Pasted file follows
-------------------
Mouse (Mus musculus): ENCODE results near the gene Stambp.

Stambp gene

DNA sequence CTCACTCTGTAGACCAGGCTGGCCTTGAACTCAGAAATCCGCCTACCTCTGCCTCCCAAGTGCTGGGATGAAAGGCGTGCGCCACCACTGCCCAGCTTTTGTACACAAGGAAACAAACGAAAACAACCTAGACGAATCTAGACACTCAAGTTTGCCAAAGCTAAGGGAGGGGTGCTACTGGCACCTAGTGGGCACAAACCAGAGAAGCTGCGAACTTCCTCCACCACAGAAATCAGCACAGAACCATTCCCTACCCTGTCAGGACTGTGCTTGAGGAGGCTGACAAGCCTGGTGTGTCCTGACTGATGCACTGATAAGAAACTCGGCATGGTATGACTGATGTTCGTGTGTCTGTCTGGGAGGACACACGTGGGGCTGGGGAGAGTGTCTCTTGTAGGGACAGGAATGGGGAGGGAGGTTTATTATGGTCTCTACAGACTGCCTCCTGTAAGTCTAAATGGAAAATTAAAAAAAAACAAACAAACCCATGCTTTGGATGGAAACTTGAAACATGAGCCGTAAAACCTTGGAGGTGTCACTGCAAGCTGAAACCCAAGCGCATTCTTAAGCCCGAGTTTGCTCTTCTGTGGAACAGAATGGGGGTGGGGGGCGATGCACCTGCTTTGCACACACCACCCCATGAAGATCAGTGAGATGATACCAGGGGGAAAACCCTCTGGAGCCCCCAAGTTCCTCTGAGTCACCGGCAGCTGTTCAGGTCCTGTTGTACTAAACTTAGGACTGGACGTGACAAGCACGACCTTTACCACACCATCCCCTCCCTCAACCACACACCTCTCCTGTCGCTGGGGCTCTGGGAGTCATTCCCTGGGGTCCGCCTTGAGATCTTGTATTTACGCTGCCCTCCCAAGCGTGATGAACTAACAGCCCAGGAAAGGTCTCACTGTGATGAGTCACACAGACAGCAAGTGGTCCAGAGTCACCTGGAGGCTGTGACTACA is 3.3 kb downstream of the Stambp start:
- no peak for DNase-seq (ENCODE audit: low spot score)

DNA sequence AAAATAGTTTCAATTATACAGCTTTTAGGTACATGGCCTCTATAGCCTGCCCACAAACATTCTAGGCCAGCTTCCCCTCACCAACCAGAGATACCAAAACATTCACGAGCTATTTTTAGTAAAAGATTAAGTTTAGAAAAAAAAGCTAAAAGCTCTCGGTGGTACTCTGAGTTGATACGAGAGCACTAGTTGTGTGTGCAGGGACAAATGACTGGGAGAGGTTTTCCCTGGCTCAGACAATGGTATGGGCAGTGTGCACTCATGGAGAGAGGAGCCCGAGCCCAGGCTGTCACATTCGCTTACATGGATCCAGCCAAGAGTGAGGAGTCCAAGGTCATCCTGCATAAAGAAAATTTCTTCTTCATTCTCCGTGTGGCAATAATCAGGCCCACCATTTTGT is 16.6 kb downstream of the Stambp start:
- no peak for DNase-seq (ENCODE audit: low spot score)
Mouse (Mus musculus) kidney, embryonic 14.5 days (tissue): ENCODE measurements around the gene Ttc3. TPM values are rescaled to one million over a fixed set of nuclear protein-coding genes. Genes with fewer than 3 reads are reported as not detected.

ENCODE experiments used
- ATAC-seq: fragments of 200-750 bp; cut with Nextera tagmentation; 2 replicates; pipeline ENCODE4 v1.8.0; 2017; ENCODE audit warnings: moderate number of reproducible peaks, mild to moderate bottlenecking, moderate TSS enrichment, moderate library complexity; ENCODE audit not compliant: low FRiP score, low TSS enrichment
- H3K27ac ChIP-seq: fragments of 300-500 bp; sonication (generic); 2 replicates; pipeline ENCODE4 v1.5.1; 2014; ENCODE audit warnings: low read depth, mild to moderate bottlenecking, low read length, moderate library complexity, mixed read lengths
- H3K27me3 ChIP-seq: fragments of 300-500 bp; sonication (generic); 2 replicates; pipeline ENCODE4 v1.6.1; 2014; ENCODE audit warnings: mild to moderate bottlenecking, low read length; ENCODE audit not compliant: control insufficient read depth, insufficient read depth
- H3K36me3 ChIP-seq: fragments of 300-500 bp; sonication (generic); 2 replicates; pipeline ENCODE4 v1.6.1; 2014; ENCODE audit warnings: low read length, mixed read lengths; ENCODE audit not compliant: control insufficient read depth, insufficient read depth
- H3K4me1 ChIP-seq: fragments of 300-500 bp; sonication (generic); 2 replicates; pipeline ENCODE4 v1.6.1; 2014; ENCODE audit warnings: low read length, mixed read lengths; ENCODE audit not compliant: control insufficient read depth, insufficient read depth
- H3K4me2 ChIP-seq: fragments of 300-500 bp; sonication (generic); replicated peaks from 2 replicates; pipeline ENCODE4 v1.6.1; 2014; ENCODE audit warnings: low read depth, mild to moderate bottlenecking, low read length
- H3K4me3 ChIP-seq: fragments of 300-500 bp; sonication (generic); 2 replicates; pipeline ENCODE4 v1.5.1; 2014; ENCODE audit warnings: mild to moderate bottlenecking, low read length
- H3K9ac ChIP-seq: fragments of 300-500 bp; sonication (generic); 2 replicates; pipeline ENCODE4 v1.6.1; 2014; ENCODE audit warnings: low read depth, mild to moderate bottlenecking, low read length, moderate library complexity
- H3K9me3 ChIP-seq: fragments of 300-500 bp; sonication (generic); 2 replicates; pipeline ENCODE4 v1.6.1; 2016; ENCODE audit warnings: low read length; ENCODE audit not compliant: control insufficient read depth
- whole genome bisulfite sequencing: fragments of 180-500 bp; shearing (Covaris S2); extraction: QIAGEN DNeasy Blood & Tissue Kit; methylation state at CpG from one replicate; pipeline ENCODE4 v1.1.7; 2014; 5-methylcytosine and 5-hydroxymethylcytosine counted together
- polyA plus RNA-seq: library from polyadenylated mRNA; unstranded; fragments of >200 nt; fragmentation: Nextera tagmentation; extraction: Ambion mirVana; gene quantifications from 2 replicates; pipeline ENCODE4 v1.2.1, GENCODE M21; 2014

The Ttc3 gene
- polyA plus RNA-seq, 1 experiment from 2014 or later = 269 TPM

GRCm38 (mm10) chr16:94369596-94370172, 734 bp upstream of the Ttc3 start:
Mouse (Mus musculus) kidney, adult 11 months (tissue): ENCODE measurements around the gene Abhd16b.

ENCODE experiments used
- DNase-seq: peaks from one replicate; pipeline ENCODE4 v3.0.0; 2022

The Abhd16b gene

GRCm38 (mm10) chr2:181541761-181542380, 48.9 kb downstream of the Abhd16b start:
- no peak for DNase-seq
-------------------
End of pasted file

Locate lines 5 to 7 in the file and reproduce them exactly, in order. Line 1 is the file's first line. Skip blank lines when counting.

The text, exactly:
DNA sequence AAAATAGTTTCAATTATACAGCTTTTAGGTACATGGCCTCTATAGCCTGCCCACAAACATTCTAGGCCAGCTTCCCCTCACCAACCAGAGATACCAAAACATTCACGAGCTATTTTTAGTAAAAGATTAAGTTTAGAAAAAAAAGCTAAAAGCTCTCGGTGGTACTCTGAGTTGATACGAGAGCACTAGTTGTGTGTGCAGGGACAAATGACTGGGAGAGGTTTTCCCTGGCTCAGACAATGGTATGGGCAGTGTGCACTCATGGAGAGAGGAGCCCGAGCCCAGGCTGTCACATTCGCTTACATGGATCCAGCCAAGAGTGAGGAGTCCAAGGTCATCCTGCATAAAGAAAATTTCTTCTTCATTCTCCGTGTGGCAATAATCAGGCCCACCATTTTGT is 16.6 kb downstream of the Stambp start:
- no peak for DNase-seq (ENCODE audit: low spot score)
Mouse (Mus musculus) kidney, embryonic 14.5 days (tissue): ENCODE measurements around the gene Ttc3. TPM values are rescaled to one million over a fixed set of nuclear protein-coding genes. Genes with fewer than 3 reads are reported as not detected.